I have spent the entire day today grading my students’ lab assignments that I had created on my own and planned strategically to enhance the learning. Then, I graded written homework assignments which I have students prepare for every single day of class. Students grumble that this is a lot of work but, at the end of the semester, they always tell me that these written exercises and fun lab assignments made all the difference in their learning. After finishing grading, I prepared a series of original activities for next week’s classes because I don’t like teaching to the textbook. Even when I use the textbook in class, I still transform the exercises to make them fun for the students.
What you have to understand is that I am not obligated to do any of this work. Nobody will know if I don’t and my career will in no way suffer if I stop doing these things from now on. I do them because I’m planning to spend a long time working at this university and it matters to me that students do well in language courses. If I don’t work as hard as I can teaching them the Spanish language, I will find it more problematic to teach them literature and to direct their Senior Projects. The prestige of our department and, ultimately, my entire university will suffer if I graduate students who are not very good. And since I’m affiliated with this university, it matters to me a lot that our diploma mean something positive.
Our contingent faculty members don’t do any of extra things I do in the courses they teach. For lab, they make students spend a certain number of minutes in the physical building of the lab, giving them grades irrespective of whether students spend those minutes playing online poker or updating their Facebook status. They very rarely make the effort to speak only Spanish in class because that’s a lot of work and you need to break down a lot of resistance to do that.
I, of course, could never blame the contingent faculty for not doing as much for the students as I do. They are paid a pittance for teaching a much greater load than I do. I have a lot of free time that allows me to grade more and invest more time into class prep. An instructor who has to run from one temporary teaching gig to another has to spend so much more time to make at least half of what I do that nobody can reasonably expect her to practice the leisurely approach to teaching that a tenure-track faculty member has. The contingent faculty don’t experience any feelings of allegiance to the university and don’t see any continuity in what they do because they never know if their contracts will be renewed next year.
Things are quite good at my department in terms of the tenured / tenure-track professors versus contingent faculty ratio. We keep hiring people into tenure-line positions and are even transforming an instructorship into a tenure-line job right now. This is pretty good given that most colleges in this country are doing the opposite. My university at large mostly follows the same trend. The number of contingent part-time faculty doesn’t grow nearly as fast as the tenure-line faculty*.
Other schools, however, are falling all over themselves in their rush to close down tenure lines and hire adjuncts and instructors to do the teaching that used to be done by professors. Some schools hand over the teaching of all lower-level courses to contingent faculty and only have tenured faculty teach higher-level and graduate courses. This is a disastrous practice.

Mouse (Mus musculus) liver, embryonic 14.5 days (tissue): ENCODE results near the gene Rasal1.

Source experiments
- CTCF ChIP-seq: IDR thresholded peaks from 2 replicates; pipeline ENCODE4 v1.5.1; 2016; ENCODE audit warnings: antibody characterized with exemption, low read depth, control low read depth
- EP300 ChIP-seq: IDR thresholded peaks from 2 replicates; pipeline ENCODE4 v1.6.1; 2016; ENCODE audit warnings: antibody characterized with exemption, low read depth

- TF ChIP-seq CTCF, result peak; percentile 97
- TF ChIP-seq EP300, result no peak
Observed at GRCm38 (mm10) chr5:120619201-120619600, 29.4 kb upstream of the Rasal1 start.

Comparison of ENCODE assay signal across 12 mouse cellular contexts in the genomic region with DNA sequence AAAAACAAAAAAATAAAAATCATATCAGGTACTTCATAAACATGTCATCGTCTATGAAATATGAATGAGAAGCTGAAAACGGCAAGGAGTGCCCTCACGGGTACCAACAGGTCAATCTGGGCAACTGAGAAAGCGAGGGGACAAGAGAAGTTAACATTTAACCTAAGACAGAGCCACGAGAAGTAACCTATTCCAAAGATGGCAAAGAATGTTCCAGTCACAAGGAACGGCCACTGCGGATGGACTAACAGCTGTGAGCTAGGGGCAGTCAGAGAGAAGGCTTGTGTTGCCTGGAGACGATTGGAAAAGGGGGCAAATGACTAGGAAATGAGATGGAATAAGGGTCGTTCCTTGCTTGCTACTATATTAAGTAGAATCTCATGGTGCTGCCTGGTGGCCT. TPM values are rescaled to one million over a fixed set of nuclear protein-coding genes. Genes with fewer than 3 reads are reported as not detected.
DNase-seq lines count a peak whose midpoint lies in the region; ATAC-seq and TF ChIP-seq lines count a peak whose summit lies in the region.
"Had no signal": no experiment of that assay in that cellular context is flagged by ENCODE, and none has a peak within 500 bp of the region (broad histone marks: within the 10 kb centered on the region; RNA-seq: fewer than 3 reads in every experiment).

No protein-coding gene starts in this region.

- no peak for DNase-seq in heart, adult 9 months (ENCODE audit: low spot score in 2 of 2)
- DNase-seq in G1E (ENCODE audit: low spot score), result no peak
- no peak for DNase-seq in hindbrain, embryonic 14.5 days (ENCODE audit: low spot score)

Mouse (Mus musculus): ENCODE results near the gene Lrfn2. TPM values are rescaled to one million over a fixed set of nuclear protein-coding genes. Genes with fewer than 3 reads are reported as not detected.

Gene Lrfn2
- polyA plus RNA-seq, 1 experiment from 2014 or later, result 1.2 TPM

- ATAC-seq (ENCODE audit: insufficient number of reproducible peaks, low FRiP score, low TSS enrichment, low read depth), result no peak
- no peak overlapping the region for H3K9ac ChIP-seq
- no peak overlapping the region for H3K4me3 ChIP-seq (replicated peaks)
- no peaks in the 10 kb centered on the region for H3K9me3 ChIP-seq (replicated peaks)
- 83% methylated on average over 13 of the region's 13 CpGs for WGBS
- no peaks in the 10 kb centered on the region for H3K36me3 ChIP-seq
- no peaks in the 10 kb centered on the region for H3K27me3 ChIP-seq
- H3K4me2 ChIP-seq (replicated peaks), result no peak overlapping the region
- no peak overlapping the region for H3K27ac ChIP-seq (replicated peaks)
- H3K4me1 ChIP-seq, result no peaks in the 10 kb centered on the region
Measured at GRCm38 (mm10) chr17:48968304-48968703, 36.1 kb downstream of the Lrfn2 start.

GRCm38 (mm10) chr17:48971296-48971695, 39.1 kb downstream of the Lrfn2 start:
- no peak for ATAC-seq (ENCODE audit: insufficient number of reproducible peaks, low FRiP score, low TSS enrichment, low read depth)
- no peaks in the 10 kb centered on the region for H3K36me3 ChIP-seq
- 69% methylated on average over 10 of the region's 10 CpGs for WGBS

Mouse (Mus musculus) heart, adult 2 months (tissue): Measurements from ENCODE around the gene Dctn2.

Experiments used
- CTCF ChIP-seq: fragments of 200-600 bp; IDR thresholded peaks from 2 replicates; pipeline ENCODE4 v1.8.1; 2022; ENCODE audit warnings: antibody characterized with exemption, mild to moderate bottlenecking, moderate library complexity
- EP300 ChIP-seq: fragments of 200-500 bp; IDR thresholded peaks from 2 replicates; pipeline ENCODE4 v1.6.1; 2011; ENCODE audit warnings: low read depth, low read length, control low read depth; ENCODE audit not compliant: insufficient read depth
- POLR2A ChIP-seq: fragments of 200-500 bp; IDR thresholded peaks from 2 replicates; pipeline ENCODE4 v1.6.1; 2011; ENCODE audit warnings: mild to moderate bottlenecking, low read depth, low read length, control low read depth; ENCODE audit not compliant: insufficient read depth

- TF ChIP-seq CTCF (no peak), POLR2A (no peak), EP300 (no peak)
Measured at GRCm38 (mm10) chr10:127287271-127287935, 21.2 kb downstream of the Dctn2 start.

I know a university that adopted this strategy and, within just a few years, lost almost all of its students majoring in Spanish. The department had endless meetings trying to figure out why the students had left the program. A few conversations with the students, however, made it clear to me that they saw no continuity in the program and didn’t want to wait for years to have some contact with permanent faculty members. The quality of instruction at the lower level was also abysmally low because you can’t expect anything better from grievously overworked and underpaid people who have no reason to care about the results of their labor. Even when the number of Spanish Majors at this, formerly legendary department, dropped to 3, the administration did nothing to stop the erosion of tenure by the creeping adjunctification.
Substituting tenure-line positions with contingent teaching faculty is a very stupid and unproductive idea. It looks like it saves some money in the short-term perspective. However, it does huge damage to the university long-term. College teaching should be done by people who have time and energy to explore the most recent teaching methodologies, who do good, up-to-date research in their disciplines, who have enough leisure to come up with new and inventive ways of delivering the material. This is why the concept of tenure was first invented: it is practical, it ensures the best quality of teaching, it is what’s best not only for educators but also for students.
You have no idea how often during our departmental meetings we run into a wall because the only solution to a department-wide problem that really hampers our work is the fact that we have contingent faculty teaching some of the courses.
Making contingent labor force grow in academia is a huge huge mistake. If anything will bring down the entire system of higher education in the US, it will be this single excruciatingly stupid practice of saving small, insignificant amounts of money by closing down tenure-track positions. At most universities, getting rid of a small percentage of needless administrators or letting go of an athletics program that costs millions would allow to transform instructorships back into tenure lines. And that would immediately boost the academic, scholarly and, ultimately, financial productivity of a university that would adopt this intelligent strategy.
* I will explain in a separate post why this happens and how it’s working out for my university.